Nobody has yet figured out how mosses do this. There’s exciting work to be done in this area. Look for the genetic engineers of the next generation to unlock the secrets of the mosses and put the genes for desiccation tolerance into crop plants. They will be valuable in the drier parts of the Earth. Imagine an annual crop that you don’t have to water. Just plant and wait for the rain. After the soil dries out again, the plants merely shrivel and go dormant instead of drying and dying. With the next rain they’ll spring to life again and grow further until that dose of water is used, and so on until ready for harvest!
What is a fantasy for genetic engineers is a part of everyday life for the mosses on the oaks around us. Step outside and give them another look. ‘Gives you a new respect for ‘em, doesn’t it!
Part Two: bryos in the rainy season
That mosses like wet weather is well understood by Oregonians. Winter is the time of the year when mosses are most prominent; this is when mosses grow the most and fastest; this is the rainy season!
During the dry season, mosses on the branches of trees dry out. They are not parasitic on the trees. The branch mosses cannot get moisture from the host trees. Neither can mosses get essential nutrients from the host trees. Essential elements are to mosses as vitamins are to us: not a lot needed but that little needed is absolutely necessary for life. Some essential elements are easy to get, like carbon from carbon dioxide from the atmosphere. Many others are quite scarce in the environment, especially metals which need to be absorbed as ions of dissolved metallic salts.
Mosses must obtain all the elements necessary for growth from the only source available: the air around them. A certain amount is blown in as dust during dry weather and made available when the dust is wetted by the rain. Then it can be absorbed by the moss tissues. But the nutrient elements present in dust are just as likely to be not ionic and to be washed away by the rain as to be absorbable and absorbed by the plant tissue. Furthermore, there’s not likely to be an adequate supply of essential elements in dust, and it’s hardly evenly distributed over the tree branches. So where in air do mosses get their essential elements? From the rain! The rain that comes from the air around them!
Rain water does not have a lot of dissolved elements in it, but it always has a little. What is special about mosses is that their cell walls have an especially high affinity for the dissolved elements. They are able to pick out what they need and hang on to it. Moss cells use a process called ion exchange to get the rare elements in ionic form. Moss cells literally scavenge essential elements from the most dilute of solutions, even rain water. Any nutrients that come from dust present on mosses and wetted by the rain is also snapped up before it can wash away. In this way mosses get what they need, just enough to grow slowly. Slow growing seems to be just fine for many mosses, liverworts, and lichens.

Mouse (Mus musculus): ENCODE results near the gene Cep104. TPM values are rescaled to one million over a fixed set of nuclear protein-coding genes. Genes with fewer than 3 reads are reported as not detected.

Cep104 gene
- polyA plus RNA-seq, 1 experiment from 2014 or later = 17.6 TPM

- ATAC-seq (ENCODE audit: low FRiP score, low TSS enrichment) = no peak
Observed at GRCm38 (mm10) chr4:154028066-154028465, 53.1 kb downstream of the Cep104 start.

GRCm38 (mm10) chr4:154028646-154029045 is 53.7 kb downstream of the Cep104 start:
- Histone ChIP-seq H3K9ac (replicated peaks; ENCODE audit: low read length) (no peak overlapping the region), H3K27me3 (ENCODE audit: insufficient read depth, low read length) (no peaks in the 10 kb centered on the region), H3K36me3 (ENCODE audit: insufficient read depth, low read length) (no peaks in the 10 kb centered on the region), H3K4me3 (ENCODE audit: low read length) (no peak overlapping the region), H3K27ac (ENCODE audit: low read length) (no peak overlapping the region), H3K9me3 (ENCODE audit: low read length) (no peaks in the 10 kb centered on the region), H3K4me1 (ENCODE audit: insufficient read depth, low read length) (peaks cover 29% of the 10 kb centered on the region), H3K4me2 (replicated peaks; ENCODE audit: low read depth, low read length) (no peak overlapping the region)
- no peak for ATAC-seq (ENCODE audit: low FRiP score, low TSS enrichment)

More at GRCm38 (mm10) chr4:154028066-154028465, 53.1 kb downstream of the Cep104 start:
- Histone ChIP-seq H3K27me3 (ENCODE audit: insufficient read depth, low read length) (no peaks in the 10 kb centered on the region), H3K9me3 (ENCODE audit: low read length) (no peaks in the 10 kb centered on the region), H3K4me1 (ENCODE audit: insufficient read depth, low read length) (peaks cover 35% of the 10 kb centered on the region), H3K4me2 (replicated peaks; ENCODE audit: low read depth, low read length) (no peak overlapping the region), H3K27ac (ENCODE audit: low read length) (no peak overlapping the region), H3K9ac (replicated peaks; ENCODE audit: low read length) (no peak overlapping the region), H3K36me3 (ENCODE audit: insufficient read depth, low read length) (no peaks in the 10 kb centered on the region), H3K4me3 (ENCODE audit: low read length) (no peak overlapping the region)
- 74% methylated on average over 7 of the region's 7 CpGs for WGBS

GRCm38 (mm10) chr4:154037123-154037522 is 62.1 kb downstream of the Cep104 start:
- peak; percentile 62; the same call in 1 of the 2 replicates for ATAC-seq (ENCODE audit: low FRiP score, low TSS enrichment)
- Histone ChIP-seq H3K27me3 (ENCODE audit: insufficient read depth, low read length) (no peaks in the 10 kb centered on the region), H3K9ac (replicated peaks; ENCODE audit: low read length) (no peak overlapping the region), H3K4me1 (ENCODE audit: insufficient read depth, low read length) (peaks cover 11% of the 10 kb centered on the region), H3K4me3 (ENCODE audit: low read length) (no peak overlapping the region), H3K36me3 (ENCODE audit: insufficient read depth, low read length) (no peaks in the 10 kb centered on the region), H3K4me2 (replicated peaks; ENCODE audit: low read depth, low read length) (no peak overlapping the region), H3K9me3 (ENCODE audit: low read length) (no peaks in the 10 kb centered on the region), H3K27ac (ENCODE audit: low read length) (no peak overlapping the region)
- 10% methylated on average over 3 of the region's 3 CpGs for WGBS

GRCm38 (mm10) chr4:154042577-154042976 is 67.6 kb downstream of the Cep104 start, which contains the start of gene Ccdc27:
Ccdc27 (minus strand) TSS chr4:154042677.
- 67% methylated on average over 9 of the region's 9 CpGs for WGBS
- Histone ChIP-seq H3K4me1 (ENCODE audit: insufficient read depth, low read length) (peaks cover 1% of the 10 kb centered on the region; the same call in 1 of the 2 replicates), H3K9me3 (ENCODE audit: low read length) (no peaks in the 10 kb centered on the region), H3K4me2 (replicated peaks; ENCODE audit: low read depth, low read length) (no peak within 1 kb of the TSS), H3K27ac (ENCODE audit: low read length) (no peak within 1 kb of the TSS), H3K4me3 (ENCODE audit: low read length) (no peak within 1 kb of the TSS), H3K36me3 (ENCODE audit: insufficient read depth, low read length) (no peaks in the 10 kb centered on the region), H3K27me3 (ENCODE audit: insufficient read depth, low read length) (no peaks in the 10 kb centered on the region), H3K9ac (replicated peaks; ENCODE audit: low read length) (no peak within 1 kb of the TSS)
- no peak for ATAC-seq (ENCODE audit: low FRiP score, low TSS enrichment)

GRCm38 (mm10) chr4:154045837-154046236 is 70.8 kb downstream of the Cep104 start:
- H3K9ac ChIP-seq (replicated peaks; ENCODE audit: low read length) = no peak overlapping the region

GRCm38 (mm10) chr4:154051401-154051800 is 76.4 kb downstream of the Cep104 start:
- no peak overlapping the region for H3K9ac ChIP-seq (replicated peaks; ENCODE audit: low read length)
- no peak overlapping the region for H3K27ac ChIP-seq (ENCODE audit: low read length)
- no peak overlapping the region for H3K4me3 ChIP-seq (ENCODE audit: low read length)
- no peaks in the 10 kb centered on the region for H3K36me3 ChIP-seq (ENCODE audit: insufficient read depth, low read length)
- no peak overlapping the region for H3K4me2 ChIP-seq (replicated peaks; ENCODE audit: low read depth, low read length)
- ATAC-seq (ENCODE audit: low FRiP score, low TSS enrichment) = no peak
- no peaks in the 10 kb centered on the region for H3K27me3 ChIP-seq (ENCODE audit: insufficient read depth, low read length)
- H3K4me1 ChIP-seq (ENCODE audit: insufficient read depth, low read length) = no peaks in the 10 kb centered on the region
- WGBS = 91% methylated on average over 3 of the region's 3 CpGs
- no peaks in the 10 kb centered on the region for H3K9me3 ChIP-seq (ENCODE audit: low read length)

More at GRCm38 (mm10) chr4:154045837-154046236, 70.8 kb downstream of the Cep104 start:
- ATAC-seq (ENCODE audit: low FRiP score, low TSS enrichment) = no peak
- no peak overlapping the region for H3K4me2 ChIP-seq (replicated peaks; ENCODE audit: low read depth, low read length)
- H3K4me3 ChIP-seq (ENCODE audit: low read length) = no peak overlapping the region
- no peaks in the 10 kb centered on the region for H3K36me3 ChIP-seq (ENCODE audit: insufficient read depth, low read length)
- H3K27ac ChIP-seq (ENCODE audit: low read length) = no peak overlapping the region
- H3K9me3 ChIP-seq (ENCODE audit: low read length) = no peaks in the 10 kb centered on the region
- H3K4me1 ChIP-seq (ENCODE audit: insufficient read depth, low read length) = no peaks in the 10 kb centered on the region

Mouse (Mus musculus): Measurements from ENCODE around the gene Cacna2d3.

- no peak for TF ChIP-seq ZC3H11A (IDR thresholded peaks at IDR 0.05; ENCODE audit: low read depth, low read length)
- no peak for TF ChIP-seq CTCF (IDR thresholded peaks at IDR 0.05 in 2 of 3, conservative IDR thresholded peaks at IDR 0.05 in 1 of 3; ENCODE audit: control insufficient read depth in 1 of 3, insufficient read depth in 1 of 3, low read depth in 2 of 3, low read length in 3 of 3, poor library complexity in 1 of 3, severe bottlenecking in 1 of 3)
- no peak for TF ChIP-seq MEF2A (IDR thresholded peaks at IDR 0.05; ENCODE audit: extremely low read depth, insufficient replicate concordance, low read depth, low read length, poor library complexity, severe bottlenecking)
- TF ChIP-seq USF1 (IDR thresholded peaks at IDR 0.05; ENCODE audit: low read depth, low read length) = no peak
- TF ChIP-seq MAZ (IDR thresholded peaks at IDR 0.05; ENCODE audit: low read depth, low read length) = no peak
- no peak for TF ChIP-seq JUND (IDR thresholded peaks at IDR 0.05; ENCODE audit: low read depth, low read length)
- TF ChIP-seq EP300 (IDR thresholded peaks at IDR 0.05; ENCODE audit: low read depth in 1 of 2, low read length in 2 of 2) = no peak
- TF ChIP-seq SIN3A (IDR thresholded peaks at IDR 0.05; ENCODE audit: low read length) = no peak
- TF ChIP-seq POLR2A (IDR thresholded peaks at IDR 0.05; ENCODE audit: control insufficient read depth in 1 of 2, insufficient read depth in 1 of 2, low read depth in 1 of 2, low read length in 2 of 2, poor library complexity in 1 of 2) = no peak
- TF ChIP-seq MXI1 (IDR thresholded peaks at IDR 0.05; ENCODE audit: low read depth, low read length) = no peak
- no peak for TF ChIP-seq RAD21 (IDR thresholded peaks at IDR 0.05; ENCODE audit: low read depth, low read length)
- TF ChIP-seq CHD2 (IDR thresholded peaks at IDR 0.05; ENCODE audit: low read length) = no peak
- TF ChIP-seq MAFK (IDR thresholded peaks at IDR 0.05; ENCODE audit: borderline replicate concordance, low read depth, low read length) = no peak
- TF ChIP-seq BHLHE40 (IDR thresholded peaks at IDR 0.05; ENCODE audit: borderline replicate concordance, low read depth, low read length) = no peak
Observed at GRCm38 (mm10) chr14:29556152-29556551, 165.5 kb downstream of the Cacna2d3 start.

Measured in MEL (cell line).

This ability to scavenge elements from dilute solutions is much better developed in mosses than in vascular plants. That is why mosses do so well in your lawn during the winter. That’s why mosses grow on your roof and not grasses. The winter rains wash away all the nutrients that grasses need to grow, but provide plenty for the lawn mosses to thrive. The special ability to scavenge elements is used against mosses in the Moss Kill formulations people use to eliminate mosses from lawns and roofs. The Moss Kill compounds are salts of metals like zinc and copper. Zinc and copper are actually essential elements for mosses. The special ion exchange capacity of moss cell walls pulls out the copper and zinc they need from rainwater. But when there is an excess of these metals, too much is pulled into moss cells. Too much copper or zinc in moss cells poisons them. Even slightly elevated levels of zinc and copper, harmless to most flowering plants, is toxic to mosses.
The use of copper and zinc to poison mosses demonstrates the extreme ion exchange capacity of mosses. Yet,, hardly anybody mentions that this super ability of mosses might be extremely important to one of our most prominent ecosystems. I refer to the rainforests found along the Pacific Coast from northern California to Alaska.
The rainforests of the Pacific Coast are characterized by the abundance of mosses festooning the branches of every tree and shrub, as well as carpeting every downed log and hillock of forest floor. The mosses are what tell you this is a rainforest. So, are the mosses just there for decoration? Are they there just to take advantage of the situation, because they can grow in rainy forests better than in the inland forests? I think most ecologists have been satisfied to say no more. What they are overlooking is that mosses are an essential component of the rainforests, that the rainforests would not be the forests they are without the mosses.
It’s the rain, remember? Rain which washes away the dissolved nutrients in the soil, away from the roots of the trees and flowers. It is the moss layer of the ecosystem that captures the essential elements from the rain water and fixes them into biological compounds available for all plants of the ecosystem. Where do the essential elements come from? Some arise from the oceans, blown into the atmosphere from sea water during storms. But some, perhaps most essential nutrients probably come from space, captured by rain water from cosmic dust that rains on the earth a rate estimated to be 40,000 tons per year. Every element in the universe is in this cosmic dust.
That’s my theory, anyway. It needs to be tested in detail, but ecologists have verified parts of it to some extent. Mosses are responsible for the nutrient health of our rainforest ecosystems.
And that is, also, why I love mosses.
—David Wagner, Eugene, Oregon